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Community Member

External antenna and coverage problems

Hi,

we use a WLC 2504 in an old museum with thick stone walls, with 4 intersecting tunnel-like corridors/hallways and several rooms and little halls connected to the corridor.

Besides two CAP2602i internal access points which work fine, we use a CAP2602e with the 4 default dipole antenna and one CAP2602e with an omnidirectional AIR-ANT2544V4M-R

 

Question 1: Which of the 4 antenna cables from the omnidirectional antenna go into which antenna connector on the CAP2602e (A, B, C or D?), is there a special mapping? I just plugged them in "in order" but had to pick a antenna cable randomly to start with and then go clockwise from A to D.

 

Question 2: We have several coverage holes. We expected more from the Omni-directional antenna, so I'd like to know if I did something wrong: I set the antenna gain in the antenna parameters to 8x 0.5 dBi = 4dBi for g/n and a/n

(For the CAP2602e with the dipole antennas I used 4x 0.5dBi = 2dBi for g/n and 8x 0.5dbI = 4dBi for a/n)

What can I do besides increasing the Power threshold in the RF settings to the maximum value (-50) ?

For g/n I set 12Mbps as Mandatory and everything else as supported, I use TPCv1 (coverage-optimal-mode) with automatic channel assignment and default mobility settings from the WLC 2504.

Do you have some tips for the AIR-ANT2544V4M-R ? I already read the specs and the mounting guides. At the moment it is mounted at a wall in about 2m height with elevation of 10° down and I did not adjust the azimuth. Could/should this help?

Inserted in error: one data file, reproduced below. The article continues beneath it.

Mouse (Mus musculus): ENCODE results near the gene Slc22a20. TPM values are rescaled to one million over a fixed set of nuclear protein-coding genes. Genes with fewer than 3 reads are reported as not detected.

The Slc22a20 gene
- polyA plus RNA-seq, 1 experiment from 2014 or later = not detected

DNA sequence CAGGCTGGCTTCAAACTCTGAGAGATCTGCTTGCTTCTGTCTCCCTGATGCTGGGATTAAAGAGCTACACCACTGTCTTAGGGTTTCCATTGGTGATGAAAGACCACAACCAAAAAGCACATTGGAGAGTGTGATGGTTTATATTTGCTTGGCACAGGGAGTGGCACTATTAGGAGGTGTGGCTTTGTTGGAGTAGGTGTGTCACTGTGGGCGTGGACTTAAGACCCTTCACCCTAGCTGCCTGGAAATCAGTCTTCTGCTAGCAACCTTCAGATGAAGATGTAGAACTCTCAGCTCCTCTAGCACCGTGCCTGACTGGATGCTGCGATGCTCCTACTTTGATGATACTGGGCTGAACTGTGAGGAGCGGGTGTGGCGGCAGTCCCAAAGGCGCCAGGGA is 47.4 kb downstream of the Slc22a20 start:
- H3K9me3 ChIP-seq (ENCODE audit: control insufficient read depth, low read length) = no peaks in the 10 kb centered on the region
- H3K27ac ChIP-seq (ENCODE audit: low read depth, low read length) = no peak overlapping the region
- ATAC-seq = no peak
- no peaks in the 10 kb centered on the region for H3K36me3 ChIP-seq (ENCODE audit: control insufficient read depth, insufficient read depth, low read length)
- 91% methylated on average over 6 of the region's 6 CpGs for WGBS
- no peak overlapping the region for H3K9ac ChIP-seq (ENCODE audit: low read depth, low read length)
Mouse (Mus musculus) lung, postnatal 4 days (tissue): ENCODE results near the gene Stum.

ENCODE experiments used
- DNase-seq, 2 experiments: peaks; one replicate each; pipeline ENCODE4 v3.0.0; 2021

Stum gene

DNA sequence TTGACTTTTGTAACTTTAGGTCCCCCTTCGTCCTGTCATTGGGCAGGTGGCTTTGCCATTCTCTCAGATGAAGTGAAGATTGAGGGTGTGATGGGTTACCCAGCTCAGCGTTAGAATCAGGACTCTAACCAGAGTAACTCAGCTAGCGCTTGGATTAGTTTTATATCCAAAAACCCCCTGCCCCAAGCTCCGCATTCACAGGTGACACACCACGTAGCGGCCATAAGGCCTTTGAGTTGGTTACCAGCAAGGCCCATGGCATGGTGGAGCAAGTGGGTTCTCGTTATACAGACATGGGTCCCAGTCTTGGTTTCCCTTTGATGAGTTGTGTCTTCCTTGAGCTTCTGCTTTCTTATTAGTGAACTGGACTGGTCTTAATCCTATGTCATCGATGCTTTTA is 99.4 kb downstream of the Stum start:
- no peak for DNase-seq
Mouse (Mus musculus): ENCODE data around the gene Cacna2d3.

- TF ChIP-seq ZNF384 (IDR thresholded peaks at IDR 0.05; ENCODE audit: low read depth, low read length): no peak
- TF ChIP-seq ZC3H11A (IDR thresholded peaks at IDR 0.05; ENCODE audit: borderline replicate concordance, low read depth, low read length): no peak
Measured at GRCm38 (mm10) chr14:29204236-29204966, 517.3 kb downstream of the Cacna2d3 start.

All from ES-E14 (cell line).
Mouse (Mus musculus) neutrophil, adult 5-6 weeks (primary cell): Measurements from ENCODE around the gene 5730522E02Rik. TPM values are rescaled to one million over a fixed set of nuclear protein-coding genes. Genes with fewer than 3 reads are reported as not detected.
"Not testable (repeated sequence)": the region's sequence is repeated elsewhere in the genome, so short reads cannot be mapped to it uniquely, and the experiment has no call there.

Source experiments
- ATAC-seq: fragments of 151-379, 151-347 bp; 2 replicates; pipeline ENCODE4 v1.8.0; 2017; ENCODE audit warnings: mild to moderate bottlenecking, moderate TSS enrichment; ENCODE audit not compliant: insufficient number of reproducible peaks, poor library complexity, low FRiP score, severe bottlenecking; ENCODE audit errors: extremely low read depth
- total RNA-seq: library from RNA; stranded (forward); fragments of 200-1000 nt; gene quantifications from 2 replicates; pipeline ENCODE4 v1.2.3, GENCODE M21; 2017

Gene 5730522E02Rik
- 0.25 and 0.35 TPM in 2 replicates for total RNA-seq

Our location is a museum, here a picture of one corridor: http://www.kaindl.breitenbach.at/images/ausflug/augustinermuseum_001.jpg

You can see the arcs/notches, our omni-directional antenna is mounted at the left wall (so the antenna is a little bit occluded by the surrounding arcs of the wall). Should I add more space between antenna and wall (to get free-sight to the door at the end of the corridor, visible in the picture) or would an azimuth-adjustement be more effective?

 

Please help me, I am glad about every hint and tip I can get. Thank you.

Best regards, Clemens

1 ACCEPTED SOLUTION

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Community Member

Ok, You had mentioned that

Ok, You had mentioned that you did that through radio policy .. i missed that...then its fine.

Nice idea, i should also disable 802.11b by selecting "802.11a/g only" under wlan > radio policy.

I see my most of clients are connected to 802.11bn, hopefully they should be able to connect to 802.11n over 2.4Ghz after disabling 802.11b.

10 REPLIES
Community Member

Ok, just to let others know

Ok, just to let others know who stumble upon this thread via Google, etc.

I got help by Cisco TAC support (the TAC engineer did a great job!)

I just want to share what I learnt in the process, maybe it is helpful for someone else:

Question 1:

  • It does not matter, the four cables from the AIR-ANT2544V4M-R lead to 4 separate antennas on the inside. It only looks as if it is one big antenna, in reality there are four inside the enclosure.

 

Question 2:

  • The biggest improvement was to change the lowest mandatory 802.11g data rate from 6 Mbit/s to 1 Mbit/s, because the lowest mandatory data rate is the rate used for re-association / etc.  Before, when one of our clients lost the connection he had to go back into an area of good coverage to reassociate. Now it is much better.